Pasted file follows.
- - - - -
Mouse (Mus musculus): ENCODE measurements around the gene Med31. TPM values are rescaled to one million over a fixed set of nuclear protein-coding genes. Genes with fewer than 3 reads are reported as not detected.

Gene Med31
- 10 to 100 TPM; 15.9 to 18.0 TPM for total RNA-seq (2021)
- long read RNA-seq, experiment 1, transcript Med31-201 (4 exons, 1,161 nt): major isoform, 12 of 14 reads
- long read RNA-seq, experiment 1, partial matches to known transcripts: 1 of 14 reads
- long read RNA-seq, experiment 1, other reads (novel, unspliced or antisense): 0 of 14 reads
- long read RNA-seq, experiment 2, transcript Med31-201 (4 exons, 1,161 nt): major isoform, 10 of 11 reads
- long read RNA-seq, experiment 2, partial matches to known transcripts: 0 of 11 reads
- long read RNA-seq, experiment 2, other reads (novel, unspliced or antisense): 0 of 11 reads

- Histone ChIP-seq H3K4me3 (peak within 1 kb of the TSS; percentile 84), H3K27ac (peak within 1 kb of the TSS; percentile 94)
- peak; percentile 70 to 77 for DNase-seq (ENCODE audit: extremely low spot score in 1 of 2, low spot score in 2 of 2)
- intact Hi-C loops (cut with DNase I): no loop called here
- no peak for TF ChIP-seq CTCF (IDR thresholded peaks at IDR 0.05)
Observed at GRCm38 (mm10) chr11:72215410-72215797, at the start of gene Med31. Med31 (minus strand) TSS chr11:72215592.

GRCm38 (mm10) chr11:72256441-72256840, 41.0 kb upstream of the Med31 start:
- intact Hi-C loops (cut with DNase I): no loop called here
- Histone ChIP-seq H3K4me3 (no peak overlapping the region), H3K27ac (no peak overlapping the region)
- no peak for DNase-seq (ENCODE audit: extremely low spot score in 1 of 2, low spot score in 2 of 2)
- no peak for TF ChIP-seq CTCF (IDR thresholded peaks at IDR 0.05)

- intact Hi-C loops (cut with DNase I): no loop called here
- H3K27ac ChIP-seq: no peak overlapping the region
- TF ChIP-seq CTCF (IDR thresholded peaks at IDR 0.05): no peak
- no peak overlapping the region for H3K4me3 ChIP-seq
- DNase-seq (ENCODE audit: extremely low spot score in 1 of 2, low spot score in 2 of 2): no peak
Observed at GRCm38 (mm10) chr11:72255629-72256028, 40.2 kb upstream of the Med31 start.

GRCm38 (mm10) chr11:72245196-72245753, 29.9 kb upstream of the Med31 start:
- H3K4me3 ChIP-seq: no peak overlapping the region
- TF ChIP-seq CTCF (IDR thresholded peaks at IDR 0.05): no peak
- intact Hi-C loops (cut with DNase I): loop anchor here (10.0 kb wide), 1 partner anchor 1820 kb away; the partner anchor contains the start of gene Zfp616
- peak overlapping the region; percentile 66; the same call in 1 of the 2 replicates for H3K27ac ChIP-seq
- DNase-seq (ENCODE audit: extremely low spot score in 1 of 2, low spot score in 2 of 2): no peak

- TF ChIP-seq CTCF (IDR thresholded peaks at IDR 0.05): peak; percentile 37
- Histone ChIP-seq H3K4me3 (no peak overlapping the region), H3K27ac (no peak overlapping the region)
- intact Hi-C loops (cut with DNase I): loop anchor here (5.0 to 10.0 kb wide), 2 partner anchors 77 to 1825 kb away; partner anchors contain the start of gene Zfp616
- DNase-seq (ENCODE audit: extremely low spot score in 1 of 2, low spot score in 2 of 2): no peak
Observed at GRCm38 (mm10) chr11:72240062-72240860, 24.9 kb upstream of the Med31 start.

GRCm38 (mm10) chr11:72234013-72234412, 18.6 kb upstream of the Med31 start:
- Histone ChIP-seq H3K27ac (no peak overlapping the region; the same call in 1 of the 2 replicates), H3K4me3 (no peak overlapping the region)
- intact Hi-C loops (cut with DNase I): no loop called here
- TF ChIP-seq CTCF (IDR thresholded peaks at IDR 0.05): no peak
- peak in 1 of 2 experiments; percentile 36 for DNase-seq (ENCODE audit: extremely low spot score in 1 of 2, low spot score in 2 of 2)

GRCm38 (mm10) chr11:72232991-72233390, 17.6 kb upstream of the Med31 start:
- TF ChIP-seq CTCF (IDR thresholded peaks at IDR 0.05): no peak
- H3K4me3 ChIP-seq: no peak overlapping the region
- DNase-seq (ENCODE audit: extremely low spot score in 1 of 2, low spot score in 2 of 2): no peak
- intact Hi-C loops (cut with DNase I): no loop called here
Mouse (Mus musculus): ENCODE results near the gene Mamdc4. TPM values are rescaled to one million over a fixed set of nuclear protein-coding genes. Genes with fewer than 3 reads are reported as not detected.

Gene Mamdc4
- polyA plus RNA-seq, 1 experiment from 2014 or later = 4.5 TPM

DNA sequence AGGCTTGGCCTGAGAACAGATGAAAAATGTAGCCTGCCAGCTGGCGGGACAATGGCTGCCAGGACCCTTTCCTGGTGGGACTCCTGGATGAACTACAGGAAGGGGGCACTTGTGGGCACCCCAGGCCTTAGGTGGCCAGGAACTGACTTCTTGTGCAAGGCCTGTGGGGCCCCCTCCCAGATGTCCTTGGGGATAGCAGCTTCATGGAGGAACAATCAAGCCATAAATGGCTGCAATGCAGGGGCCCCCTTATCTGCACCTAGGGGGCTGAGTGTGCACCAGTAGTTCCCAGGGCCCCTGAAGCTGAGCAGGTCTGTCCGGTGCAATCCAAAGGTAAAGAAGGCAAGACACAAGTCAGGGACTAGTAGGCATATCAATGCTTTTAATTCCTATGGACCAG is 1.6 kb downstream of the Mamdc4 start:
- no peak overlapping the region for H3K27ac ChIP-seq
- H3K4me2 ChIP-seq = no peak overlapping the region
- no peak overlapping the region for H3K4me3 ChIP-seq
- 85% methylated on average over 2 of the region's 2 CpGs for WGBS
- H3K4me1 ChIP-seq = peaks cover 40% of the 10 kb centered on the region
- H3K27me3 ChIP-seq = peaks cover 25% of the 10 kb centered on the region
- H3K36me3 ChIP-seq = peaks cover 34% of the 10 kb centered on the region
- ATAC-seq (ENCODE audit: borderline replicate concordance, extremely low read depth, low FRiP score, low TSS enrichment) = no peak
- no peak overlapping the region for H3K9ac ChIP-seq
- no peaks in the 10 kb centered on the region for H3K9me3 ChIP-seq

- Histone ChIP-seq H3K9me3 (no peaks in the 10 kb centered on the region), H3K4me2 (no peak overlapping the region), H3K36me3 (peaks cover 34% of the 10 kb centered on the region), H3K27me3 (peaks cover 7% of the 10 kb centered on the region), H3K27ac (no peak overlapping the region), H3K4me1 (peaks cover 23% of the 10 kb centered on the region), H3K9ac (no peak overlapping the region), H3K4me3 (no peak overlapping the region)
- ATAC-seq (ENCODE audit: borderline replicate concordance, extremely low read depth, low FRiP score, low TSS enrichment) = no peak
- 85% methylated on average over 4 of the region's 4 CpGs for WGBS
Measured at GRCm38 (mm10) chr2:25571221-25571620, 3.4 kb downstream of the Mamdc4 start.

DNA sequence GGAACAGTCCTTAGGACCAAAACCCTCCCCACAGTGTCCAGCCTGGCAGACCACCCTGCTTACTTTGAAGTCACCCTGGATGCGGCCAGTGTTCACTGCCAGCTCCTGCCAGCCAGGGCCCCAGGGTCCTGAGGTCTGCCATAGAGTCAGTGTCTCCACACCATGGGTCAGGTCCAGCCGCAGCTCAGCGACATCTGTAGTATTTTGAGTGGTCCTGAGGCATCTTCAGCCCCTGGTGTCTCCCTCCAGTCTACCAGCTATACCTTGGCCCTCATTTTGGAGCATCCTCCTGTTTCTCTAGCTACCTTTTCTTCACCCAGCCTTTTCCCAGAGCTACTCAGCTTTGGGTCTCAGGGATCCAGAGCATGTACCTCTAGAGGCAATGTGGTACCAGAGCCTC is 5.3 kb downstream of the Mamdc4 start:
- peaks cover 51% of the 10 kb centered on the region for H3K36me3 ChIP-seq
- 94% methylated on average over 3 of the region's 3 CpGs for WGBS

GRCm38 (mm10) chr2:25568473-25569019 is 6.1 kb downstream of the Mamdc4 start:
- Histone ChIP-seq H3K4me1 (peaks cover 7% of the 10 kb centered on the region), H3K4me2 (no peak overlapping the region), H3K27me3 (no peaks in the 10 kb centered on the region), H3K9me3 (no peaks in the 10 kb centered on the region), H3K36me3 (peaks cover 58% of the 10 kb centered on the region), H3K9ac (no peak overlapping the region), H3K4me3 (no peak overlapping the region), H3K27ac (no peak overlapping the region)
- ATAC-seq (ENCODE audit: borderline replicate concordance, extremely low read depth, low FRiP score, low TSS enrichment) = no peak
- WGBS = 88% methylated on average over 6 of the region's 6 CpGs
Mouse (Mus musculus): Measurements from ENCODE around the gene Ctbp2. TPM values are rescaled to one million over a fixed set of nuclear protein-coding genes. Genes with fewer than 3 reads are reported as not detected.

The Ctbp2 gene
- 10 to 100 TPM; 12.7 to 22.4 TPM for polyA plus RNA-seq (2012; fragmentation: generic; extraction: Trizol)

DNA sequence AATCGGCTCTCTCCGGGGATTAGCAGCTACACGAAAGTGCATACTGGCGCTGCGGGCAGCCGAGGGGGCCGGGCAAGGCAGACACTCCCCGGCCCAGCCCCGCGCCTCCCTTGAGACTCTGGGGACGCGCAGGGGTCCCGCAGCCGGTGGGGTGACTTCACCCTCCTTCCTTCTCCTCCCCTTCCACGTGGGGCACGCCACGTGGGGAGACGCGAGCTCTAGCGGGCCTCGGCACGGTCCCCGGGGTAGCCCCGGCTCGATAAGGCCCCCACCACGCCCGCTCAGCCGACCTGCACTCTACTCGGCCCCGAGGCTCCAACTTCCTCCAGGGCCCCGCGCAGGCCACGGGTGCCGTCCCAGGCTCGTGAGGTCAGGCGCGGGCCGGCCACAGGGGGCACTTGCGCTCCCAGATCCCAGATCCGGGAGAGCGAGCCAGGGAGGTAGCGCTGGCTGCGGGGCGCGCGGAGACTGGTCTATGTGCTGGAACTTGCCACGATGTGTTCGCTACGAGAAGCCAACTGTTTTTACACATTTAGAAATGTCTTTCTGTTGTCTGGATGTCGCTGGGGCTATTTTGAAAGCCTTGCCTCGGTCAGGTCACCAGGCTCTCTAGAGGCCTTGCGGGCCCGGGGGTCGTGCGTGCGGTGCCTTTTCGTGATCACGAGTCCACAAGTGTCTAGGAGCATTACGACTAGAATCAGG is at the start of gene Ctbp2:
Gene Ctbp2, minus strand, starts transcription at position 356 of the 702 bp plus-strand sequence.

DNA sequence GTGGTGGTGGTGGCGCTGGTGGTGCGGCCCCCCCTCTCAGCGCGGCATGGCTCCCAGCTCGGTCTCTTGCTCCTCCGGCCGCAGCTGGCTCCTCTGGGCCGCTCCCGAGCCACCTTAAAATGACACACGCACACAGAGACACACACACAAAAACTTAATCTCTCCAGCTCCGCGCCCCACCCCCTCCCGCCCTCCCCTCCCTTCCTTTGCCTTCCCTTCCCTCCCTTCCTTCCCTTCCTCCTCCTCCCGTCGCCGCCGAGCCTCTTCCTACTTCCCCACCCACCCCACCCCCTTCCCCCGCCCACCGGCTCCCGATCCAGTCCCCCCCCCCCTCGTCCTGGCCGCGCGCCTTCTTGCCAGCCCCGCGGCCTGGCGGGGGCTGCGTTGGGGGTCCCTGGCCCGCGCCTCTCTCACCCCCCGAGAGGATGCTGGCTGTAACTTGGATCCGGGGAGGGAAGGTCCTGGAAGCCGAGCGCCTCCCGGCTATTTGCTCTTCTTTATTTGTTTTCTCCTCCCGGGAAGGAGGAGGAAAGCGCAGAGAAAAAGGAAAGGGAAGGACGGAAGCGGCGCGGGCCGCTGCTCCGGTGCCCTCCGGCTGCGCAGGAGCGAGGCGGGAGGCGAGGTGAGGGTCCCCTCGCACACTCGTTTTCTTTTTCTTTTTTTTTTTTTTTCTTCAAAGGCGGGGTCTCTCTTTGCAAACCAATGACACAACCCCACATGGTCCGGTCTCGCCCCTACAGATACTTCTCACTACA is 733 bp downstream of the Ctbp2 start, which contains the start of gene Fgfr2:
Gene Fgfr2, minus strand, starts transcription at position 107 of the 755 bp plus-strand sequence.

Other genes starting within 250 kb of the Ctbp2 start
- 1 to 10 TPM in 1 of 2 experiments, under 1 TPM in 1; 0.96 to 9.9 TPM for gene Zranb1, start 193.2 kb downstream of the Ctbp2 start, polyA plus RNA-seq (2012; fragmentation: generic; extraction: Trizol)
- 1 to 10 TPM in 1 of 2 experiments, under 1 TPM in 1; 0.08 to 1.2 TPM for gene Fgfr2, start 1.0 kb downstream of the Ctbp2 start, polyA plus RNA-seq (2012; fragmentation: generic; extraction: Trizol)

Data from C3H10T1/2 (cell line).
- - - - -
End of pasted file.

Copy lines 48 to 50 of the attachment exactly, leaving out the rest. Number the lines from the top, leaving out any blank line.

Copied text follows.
Gene Mamdc4
- polyA plus RNA-seq, 1 experiment from 2014 or later = 4.5 TPM

DNA sequence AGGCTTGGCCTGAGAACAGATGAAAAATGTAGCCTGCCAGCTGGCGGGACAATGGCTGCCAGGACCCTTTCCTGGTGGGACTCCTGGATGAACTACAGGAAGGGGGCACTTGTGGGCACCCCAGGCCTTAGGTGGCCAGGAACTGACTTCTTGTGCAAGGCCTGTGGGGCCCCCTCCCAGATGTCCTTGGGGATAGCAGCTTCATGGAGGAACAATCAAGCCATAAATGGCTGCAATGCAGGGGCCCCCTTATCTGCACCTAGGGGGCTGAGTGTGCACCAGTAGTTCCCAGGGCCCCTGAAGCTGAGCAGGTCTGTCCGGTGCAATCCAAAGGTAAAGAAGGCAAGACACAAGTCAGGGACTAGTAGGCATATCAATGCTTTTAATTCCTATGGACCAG is 1.6 kb downstream of the Mamdc4 start: